Mitznah may face an internal revolt that could see Labor once again accepting the junior role in Sharon's government, but if not, he may have to look towards a narrower coalition of hard-line nationalist and religious parties. The wildcard in the current election, however, is the centrist Shinui party of Tommy Lapid, which has surged from the political margins on a platform of militant secularism. Lapid's peace policies are somewhat vague, but his challenge to the privileges of the ultra-Orthodox who are exempt from military service and study at state expense has proved so popular that Shinui stands to win a potential king-making role with 14 seats. Lapid's dream ticket is a Likud-Labor-Shinui coalition, which would mark the first time in decades that Israel's secular parties were able to rule without paying disproportionate political tribute to the smaller religious parties.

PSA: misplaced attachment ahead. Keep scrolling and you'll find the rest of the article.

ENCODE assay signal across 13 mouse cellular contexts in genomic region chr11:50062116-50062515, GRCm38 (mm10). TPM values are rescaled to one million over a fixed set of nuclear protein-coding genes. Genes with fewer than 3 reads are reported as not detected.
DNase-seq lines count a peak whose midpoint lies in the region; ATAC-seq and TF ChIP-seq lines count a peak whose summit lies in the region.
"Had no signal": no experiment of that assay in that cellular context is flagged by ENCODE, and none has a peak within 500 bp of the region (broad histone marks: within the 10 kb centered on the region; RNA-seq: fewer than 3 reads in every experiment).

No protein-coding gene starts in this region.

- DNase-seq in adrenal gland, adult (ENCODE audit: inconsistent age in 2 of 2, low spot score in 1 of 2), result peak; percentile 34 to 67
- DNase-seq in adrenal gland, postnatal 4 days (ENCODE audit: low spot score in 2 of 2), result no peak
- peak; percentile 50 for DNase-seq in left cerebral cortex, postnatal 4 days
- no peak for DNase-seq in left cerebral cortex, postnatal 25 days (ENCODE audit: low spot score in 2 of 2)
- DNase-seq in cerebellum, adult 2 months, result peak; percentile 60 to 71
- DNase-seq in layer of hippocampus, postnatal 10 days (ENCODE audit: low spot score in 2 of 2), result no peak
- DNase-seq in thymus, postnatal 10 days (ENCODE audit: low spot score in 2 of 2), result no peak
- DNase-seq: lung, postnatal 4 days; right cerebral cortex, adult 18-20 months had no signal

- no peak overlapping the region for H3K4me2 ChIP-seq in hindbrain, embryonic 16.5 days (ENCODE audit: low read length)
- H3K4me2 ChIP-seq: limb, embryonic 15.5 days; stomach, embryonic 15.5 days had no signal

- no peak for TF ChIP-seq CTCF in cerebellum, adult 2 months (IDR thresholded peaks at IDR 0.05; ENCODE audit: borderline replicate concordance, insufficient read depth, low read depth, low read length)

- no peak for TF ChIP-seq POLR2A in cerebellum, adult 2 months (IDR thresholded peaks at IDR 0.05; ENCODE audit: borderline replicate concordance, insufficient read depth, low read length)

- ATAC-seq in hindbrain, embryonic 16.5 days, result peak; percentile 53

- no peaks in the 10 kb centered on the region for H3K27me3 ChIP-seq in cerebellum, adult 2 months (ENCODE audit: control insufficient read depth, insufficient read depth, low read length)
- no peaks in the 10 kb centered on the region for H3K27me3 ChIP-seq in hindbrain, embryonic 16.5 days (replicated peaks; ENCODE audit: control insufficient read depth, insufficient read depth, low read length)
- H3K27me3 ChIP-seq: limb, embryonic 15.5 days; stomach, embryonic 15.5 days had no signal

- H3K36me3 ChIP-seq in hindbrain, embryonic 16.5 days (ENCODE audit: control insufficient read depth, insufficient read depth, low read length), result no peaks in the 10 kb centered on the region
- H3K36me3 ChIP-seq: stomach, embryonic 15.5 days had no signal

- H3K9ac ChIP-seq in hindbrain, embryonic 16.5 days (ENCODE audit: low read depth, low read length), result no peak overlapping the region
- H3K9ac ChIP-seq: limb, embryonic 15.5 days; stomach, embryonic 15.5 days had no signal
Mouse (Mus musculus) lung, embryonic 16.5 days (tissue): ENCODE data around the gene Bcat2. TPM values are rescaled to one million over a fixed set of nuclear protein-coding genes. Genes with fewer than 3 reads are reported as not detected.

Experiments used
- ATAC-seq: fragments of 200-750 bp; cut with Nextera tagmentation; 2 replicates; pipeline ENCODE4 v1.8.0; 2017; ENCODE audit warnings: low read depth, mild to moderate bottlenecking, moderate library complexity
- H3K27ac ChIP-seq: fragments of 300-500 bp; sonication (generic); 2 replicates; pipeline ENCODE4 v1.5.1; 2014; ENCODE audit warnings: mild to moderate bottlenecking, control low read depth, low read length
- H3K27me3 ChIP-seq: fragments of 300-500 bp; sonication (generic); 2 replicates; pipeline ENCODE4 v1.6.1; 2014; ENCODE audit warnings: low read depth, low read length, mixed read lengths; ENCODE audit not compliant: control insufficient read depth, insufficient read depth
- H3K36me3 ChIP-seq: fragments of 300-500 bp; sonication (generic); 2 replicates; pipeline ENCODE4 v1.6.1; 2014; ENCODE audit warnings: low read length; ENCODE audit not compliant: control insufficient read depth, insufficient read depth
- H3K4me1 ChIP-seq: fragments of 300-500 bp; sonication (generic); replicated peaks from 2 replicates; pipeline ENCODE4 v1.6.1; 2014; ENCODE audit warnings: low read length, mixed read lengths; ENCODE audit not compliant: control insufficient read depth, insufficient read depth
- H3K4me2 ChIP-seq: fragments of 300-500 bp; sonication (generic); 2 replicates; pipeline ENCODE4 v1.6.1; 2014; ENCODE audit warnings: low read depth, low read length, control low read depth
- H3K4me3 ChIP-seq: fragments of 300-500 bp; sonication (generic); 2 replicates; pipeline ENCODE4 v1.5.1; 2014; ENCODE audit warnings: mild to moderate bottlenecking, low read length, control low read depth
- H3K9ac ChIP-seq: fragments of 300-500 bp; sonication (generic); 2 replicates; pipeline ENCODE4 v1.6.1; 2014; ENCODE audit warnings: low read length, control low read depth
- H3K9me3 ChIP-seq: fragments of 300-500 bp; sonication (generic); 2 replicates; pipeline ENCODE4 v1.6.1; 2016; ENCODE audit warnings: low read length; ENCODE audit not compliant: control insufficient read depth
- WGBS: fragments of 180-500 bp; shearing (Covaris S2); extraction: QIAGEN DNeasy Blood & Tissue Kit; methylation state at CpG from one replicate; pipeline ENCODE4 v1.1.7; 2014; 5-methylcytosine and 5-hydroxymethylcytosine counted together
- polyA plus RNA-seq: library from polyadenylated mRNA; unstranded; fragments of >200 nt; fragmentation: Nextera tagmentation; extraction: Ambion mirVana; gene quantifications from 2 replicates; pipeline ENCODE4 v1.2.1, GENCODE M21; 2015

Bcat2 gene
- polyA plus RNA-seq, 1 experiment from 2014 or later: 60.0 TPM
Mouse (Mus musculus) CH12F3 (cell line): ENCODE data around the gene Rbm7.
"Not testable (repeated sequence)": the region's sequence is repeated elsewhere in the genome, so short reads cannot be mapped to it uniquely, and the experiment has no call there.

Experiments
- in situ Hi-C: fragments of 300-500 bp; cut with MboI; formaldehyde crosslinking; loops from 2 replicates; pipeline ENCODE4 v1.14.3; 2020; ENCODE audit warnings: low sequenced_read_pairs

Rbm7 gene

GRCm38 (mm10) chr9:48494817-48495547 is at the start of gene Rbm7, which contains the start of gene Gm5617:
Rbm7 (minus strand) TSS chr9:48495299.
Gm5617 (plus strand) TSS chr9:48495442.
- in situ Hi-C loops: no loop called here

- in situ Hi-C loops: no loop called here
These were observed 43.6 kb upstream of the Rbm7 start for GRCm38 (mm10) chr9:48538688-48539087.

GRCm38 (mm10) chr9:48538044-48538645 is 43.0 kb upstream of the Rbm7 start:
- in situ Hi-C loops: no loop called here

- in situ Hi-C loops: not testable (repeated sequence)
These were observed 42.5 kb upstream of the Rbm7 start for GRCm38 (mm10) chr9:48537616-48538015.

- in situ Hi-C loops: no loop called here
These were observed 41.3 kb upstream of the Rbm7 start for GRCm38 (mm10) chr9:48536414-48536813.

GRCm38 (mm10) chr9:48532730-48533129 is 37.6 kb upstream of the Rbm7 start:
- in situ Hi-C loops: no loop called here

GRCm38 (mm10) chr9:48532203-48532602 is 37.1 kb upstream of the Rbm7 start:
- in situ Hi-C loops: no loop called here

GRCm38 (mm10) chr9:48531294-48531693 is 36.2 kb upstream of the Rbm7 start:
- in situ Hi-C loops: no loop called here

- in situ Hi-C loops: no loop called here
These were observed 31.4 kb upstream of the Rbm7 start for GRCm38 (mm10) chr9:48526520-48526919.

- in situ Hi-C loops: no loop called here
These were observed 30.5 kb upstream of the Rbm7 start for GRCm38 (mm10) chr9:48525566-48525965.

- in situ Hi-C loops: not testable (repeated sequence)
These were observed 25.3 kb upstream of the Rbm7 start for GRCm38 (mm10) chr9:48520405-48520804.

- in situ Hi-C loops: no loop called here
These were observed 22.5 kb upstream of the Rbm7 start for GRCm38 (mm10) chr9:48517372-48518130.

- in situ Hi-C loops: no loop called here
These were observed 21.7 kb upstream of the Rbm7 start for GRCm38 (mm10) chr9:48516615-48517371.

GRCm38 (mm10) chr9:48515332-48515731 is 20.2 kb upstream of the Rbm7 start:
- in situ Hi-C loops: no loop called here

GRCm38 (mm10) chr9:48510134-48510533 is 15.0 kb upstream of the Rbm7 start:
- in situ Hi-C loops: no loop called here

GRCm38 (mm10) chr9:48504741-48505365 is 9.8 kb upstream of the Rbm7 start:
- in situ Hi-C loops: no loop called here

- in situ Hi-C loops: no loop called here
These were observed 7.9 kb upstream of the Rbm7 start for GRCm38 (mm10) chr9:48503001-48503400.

Whatever the configuration of the next coalition, it's a relative certainty that Tuesday's election will return Sharon to power — and lead to a continuation of current policies. And of the current deadlock. Suicide bombers continue to strike inside Israel and gunmen attack settlements; Israeli troops maintain their occupation of the West Bank and raid Gaza's population centers. Sharon says he has a peace plan but says he's waiting for an end to Palestinian violence and the effective ouster of Yasser Arafat before it can be implemented; the Palestinians maintain that little can change in their political dynamic as long as they remain under Israeli occupation. Although the U.S. has together with European allies formulated a "road map" for rapid movement towards a Palestinian state, the Bush administration has thus far declined to put pressure on Sharon by committing publicly to the plan. U.S. positions typically play a major role in shaping the choices of the Israeli electorate — by pushing strongly for accommodation with the Palestinians, the first Bush administration helped elect Yitzhak Rabin and the Clinton administration actively campaigned to elect Barak. The current Bush administration, however, agreed to keep the "road map" off the table during Israel's election season. And that may explain why, as Israel went to the polls Tuesday for an election whose outcome is all but given, one bitter peacenik Israeli commentator observed that the only vote that really counts belongs to George Bush.